Power Moves: Mark Conway follows City Council primary win with new Chesapeake Conservancy role

New month, new roles: Exelon's board gains a Baltimore business leader, and there are new execs at TEDCO and Tradeswell.

Mark Conway is joining Chesapeake Conservancy.

(Courtesy photo)

Power Moves is a column where we chart the comings and goings of talent across the region. Got a new hire, new gig or promotion? Tell us:

In June, Mark Conway won the primary to become the Democratic nominee for the Baltimore City Council’s 4th District. In July, he was announced as the executive VP of programs for Annapolis-based environmental group Chesapeake Conservancy.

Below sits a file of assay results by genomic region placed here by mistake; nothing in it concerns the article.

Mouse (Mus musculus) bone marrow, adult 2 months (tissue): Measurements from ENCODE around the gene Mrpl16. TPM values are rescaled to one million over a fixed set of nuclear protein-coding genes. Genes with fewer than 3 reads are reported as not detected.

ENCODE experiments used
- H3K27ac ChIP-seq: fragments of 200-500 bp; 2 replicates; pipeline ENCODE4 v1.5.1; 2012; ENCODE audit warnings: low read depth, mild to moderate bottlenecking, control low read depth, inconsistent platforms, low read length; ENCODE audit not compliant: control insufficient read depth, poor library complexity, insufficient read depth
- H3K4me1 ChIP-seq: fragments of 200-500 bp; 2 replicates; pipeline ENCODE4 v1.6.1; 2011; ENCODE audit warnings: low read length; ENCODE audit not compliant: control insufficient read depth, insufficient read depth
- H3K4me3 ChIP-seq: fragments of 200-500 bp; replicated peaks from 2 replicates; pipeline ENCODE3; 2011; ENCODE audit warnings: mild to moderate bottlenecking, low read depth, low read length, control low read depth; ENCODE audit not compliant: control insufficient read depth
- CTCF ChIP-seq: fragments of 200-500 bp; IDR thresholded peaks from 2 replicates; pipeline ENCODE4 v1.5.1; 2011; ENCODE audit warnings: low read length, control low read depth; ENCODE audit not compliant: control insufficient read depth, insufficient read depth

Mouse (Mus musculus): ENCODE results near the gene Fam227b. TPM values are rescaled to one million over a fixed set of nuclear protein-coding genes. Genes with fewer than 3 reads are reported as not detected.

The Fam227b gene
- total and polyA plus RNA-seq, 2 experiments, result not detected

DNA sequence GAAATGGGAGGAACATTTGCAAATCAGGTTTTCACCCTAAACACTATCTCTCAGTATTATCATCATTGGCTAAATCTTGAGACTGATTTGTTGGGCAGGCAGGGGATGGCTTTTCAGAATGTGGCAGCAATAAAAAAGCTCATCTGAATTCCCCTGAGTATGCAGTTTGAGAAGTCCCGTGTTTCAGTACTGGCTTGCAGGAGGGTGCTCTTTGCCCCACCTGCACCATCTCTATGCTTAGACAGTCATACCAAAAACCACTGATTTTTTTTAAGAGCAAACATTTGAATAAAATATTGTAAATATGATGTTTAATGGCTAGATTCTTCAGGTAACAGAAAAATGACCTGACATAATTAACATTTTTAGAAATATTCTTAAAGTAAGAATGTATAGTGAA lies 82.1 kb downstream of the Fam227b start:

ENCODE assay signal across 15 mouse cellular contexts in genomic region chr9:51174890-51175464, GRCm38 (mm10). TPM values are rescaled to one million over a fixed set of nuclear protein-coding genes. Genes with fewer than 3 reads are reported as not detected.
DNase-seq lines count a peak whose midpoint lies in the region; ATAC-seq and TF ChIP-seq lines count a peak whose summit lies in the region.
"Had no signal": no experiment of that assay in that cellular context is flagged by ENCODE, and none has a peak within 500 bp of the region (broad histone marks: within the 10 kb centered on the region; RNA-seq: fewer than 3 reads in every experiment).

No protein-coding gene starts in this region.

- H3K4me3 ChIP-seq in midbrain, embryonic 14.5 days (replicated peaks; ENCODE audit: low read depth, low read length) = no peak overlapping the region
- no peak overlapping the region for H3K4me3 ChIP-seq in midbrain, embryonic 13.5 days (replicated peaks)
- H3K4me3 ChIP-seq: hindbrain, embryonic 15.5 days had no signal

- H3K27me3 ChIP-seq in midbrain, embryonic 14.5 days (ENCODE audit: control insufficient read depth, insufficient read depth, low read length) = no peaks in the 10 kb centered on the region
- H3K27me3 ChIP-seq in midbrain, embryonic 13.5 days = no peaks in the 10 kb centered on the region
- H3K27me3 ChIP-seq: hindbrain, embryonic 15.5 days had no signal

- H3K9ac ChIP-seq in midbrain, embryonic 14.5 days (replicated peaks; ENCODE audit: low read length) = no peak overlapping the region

In the latter role, he will serve as the second-most senior manager at the org, and oversee work of its Conservation Innovation Center, which brings data tools to conservation efforts.

Previously, Conway was executive director of the Remington-based Baltimore Tree Trust, where he worked for a time out of ETC as he expanded programs and secured $2.7 million in grant funding. He also served in Baltimore city government, leading implementation of quality-of-life tool OutcomeStat as deputy director of CitiStat.

“From my time at Baltimore City working on OutcomeStat and CitiStat, I have a deep respect for the power of technology and innovation to get things done,” Conway said in a statement. “With Chesapeake Conservancy’s focus and commitment to precision conservation through technology, I know I am exactly where I need to be to make the greatest impact on the Bay.”